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What Impact Is The Ukraine Crisis Having On International Travel?

The Russian invasion of Ukraine has already killed hundreds of people, displaced thousands of refugees, and sent shockwaves throughout the world as many watch on in disbelief at the events unfolding.

International air travel has been hit hard in multiple ways since Russian President Vladimir Putin ordered the attack. Air travel has been restricted around the conflict zone, causing some planes to be stranded or rerouted. Impending fuel price hikes, restrictions against Russian aircraft, and sanctions by the European Union are also proving difficult to navigate for many airlines.

Closed Airspaces

Ukraine, Moldova, and a portion of Belarus have completely shut down their airspaces, causing flights to and from those countries to be cancelled, as well as preventing routine aviation traffic from going through. Due to fears of "mid-range missiles penetrating into controlled airspace," the European Union Aviation Safety Agency (EASA) updated its existing security alert on Friday, extending the warning for airlines and other civilian operators from 100 nautical miles to 200 nautical miles from Ukraine's border with Russia. "Operators should exercise extreme caution," the EASA advised on Thursday.

According to flight monitoring services, the airspace over Ukraine and its border with Russia is vacant as a result of the restrictions and military flights going dark. On Thursday, Flight monitoring website FlightRadar24 reported that an El Al flight destined for Toronto had to execute a rapid U-turn out of Ukrainian airspace following the advice from EASA.

There are real risks to flying over conflict zones -- as illustrated in 2014 when a Russian-made missile brought down Malaysia Airlines Flight 17 above eastern Ukraine, killing 298 people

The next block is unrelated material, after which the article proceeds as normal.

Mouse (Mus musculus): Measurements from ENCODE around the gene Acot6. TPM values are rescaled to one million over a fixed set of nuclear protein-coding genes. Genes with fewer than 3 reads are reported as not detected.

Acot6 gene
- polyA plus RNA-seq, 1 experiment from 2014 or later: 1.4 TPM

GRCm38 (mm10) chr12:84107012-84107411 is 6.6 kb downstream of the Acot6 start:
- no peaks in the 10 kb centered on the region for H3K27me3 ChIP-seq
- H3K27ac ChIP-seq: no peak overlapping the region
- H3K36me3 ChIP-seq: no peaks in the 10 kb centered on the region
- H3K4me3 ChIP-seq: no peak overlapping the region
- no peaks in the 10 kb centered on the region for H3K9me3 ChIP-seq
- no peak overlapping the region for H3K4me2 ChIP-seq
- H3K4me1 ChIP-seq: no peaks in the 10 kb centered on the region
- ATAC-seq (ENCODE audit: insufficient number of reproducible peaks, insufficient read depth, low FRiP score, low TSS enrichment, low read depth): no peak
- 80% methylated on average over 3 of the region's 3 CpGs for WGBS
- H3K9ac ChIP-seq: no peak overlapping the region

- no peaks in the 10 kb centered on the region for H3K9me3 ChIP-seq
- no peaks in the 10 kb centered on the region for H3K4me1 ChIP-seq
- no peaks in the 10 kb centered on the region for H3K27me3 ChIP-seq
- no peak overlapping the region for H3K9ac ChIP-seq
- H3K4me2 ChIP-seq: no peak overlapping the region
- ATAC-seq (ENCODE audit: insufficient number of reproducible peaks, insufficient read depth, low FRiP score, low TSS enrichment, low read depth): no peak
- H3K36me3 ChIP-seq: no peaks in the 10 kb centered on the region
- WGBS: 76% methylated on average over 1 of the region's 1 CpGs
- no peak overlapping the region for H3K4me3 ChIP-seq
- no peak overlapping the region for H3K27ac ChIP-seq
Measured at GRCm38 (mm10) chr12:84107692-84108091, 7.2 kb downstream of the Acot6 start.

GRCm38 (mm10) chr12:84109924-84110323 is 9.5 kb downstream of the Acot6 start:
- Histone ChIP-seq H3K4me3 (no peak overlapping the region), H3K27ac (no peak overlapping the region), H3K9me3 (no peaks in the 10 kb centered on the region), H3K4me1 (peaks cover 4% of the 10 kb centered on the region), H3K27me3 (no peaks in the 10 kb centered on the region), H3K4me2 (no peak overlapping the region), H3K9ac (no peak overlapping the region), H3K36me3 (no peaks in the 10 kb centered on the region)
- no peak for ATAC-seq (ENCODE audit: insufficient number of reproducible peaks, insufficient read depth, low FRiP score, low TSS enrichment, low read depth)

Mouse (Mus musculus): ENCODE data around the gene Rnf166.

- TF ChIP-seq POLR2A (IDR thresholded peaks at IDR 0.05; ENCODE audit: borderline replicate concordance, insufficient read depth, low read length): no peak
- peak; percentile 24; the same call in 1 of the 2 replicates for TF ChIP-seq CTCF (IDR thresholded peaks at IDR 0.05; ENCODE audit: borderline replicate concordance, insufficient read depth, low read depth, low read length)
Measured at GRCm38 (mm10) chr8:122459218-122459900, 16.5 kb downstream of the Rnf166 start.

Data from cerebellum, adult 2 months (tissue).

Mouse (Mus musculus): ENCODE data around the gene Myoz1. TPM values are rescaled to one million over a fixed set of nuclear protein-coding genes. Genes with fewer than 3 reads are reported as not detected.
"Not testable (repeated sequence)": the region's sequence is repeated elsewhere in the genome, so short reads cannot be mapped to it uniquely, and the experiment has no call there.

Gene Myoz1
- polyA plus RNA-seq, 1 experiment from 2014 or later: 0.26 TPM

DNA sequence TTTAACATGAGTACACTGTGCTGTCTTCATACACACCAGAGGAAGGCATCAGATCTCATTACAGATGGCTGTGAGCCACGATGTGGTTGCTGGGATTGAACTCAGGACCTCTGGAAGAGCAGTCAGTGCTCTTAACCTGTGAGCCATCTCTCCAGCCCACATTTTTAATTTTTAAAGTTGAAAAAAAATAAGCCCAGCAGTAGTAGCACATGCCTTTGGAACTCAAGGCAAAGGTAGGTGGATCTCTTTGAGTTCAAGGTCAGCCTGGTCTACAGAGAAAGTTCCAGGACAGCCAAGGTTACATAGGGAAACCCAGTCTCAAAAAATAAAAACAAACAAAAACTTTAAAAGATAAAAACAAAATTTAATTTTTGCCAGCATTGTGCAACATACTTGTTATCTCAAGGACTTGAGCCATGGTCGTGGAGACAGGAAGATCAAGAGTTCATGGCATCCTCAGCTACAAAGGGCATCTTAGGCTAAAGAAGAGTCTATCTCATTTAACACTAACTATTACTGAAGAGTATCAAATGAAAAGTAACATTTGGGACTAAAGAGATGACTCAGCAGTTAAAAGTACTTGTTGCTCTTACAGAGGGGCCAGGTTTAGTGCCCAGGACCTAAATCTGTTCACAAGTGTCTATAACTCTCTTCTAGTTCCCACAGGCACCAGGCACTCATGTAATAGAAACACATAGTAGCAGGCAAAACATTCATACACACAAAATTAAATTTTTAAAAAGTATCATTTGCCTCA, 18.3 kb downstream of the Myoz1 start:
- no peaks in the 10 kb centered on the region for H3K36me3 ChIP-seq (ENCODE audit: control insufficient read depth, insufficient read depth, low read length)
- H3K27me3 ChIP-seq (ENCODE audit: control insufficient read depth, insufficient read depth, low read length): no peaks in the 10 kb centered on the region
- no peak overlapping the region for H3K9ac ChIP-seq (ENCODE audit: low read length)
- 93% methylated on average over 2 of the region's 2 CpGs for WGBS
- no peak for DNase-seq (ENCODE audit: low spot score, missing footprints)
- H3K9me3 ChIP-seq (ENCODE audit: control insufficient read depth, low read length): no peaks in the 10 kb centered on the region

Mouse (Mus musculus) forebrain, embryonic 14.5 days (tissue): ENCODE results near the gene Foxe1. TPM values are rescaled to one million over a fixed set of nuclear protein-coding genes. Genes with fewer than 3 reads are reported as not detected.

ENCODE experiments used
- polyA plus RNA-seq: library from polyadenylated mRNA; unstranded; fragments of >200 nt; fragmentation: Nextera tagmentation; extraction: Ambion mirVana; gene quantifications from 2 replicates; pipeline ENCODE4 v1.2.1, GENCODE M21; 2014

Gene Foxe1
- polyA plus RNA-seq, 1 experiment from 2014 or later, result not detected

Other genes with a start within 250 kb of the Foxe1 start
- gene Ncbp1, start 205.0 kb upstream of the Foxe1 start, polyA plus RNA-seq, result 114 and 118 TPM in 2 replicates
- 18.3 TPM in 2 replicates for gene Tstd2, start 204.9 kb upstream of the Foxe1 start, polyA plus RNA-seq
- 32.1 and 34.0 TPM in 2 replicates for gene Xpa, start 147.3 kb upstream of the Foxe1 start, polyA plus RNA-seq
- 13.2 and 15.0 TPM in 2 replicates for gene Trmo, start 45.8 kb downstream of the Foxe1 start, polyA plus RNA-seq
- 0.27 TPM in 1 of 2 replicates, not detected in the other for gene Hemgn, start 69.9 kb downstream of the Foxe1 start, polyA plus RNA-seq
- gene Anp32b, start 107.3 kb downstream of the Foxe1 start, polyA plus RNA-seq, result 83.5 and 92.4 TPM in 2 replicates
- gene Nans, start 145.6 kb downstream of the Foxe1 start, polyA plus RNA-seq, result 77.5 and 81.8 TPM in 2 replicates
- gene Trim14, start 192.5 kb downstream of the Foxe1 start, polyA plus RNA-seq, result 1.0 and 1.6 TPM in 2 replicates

US Response

The US Federal Aviation Administration (FAA) is widening the area around Ukraine where American pilots are prohibited from flying, stating that the no-fly zone will now "include the whole country of Ukraine, the entire country of Belarus, and a western portion of Russia”.

Since January, the US has issued a Level 4: Do Not Travel advisement, warning individuals to avoid travelling to Ukraine due to "ongoing tension along the Ukrainian border, the potential for harassment against US citizens, as well as the embassy's limited ability to assist US citizens in Russia."

Meanwhile, on Friday, Delta Airlines announced that it would be halting its partnership with Russia’s largest airline Aeroflot. The two carriers have a codesharing arrangement that allows Delta customers to be assigned to Aeroflot flights and vice versa. According to Delta, the deal has been terminated with immediate effect.

Elsewhere, American Airlines is re-routing its Delhi-New York flight to avoid Russian airspace. United Airlines, however, continues to fly over Russia for Delhi-Chicago and Delhi-Newark flights, according to flightradar24. As news of the invasion spreads, airline stocks have fluctuated, and ticket costs are projected to climb as a consequence of higher gasoline prices and perhaps longer flight patterns as a result of the several airspace closures.

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